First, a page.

Access to housing and land proved to be a major challenge for LM and LF. It is informally restricted by a nontransparent real estate market or by law and naturally constrained by mountain topography.
Given the Alpine location, building plots in all study regions are topographically limited and further constrained by claims of local industries and tourism. In-migrant newcomers in particular face further challenges in accessing land for building and housing (cf Viazzo and Zanini 2014; Membretti and Lucchini 2018; Gilli 2022), due to a lack of information on where and when real estate is available at a locally usual price. Consequently, access to housing or land frequently involves a long, bureaucratic process in the study regions. Mayors, pastors, landlords, or, for LF, relatives are essential gatekeepers.
While LM only had to seek housing, LF needed a farm with buildings and land. In the Montafon and East Tyrol, the transfer of agricultural land and buildings among domestic residents and foreigners is regulated by land transfer laws aimed at preserving family farming and, thereby, the cultural landscape (Tyrolean Land Transfer Act, see RIS 2023a; Vorarlberg Law on Land Transfer, see RIS 2023b). Interested parties without roots in family farming—such as the LF I studied—must demonstrate several years of agricultural practice or education before land access is permitted. Whether LF meet this requirement is assessed by a land transfer authority comprising local and regional representatives from the fields of law, agriculture, and politics. At this point, unambiguous laws often become arbitrary decisions:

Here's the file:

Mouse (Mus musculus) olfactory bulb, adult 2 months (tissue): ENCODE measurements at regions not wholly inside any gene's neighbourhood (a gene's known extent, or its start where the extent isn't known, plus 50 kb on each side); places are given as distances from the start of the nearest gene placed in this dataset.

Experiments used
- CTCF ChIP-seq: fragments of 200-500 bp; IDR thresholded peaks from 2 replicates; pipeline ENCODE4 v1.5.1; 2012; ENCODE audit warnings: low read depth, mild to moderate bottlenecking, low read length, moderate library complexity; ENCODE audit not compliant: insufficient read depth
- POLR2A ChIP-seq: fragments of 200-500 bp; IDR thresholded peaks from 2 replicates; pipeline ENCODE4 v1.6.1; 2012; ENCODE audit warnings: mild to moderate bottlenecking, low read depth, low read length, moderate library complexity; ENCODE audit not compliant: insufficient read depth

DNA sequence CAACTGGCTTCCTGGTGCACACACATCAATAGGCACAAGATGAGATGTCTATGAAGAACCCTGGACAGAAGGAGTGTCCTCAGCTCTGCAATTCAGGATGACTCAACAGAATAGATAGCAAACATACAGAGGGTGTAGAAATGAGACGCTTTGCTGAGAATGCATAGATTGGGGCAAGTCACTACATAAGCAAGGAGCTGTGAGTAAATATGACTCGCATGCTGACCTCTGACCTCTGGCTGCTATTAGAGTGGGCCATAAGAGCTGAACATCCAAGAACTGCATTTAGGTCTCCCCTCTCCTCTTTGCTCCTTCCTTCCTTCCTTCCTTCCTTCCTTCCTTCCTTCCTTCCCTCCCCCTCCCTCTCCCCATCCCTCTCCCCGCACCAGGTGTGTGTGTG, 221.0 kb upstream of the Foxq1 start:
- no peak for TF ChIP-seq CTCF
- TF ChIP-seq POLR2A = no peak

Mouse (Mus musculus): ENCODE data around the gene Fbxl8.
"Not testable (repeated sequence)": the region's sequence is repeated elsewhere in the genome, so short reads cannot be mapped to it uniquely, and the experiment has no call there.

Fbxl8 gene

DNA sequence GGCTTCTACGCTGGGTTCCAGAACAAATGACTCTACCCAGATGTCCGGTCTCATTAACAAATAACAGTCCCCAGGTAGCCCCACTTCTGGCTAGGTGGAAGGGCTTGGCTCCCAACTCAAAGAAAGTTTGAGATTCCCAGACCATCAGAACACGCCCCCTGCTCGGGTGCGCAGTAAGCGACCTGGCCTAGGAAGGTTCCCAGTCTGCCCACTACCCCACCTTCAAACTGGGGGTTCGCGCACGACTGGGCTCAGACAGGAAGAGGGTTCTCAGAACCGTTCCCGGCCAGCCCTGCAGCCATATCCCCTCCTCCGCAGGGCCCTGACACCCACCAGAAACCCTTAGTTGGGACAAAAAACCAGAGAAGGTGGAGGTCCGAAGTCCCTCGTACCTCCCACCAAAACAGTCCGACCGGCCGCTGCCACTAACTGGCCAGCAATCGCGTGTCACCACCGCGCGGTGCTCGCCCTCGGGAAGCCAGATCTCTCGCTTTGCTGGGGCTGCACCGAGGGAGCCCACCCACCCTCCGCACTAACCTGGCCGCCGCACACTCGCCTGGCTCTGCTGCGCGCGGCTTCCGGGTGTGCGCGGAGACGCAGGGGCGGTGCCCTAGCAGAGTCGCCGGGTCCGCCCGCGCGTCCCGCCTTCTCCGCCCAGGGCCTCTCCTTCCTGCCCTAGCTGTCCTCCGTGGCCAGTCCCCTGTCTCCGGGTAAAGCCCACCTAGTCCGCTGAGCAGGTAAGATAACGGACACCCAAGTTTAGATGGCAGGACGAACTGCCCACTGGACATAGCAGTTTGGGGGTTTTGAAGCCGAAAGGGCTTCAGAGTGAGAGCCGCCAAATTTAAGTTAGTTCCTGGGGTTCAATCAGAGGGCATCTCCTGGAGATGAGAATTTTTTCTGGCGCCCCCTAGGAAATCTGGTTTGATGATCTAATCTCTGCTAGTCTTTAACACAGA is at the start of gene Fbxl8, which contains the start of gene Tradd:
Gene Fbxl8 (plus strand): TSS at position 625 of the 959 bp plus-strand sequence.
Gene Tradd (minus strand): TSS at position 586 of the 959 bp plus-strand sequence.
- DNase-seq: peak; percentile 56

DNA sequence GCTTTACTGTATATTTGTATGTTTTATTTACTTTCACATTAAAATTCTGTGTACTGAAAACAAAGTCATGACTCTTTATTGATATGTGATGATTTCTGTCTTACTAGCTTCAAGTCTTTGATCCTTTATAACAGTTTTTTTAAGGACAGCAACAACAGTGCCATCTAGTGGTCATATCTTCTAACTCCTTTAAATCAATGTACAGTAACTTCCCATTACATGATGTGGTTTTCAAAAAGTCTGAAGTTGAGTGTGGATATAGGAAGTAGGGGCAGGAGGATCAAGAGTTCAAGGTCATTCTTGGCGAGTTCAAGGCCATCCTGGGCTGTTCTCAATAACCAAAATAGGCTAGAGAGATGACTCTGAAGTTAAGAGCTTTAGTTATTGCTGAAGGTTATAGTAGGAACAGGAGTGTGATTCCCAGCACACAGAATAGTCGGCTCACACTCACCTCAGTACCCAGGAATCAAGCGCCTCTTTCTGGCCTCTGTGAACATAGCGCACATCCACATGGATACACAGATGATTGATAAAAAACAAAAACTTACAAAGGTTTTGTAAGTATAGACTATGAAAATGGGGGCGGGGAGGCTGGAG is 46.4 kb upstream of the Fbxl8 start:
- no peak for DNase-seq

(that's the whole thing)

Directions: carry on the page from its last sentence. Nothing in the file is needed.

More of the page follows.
[E]verything was actually good, except for the last assessor. He wanted an exorbitant deposit so that we would manage the farm for the next 5 years exactly as we had stated in our operating plan. Then we reached the point where we said: “No, that's going too far!” And that is when [the farm transfer] almost failed.
In-migrant LF are even more exposed to this lack of transparency than locals, who are better connected to the authority and know their scope of action.
In the Vinschgau, land tenure is not legally restricted; however, like in the other 2 study regions, it is generally limited by farm transferors. Retiring farmers without family successors usually rule out a handover to LF for fear of them breaking with long-established farming practices. Therefore, land transfer to nonfamily members is hampered in all study regions, a phenomenon that is evident even in nonalpine agriculture (cf McGreevy et al 2019; Zollet and Maharjan 2021). Due to the transferors' emotional attachment to family property, LF mostly purchased previously abandoned farms (Figure 2D) in unfavorable areas where there is no family farmer interest.
Reproduction and regeneration—opportunities for the cultural landscape
LM and LF tend to reproduce the ascriptions of nature inherent in the (im)material Alpine landscape that originally informed their relocation. LF not only reproduce traditional agricultural practices and knowledge, but they also regenerate these principles. Through sociocultural assimilation and reflection, both groups beneficially maintain the local cultural landscape.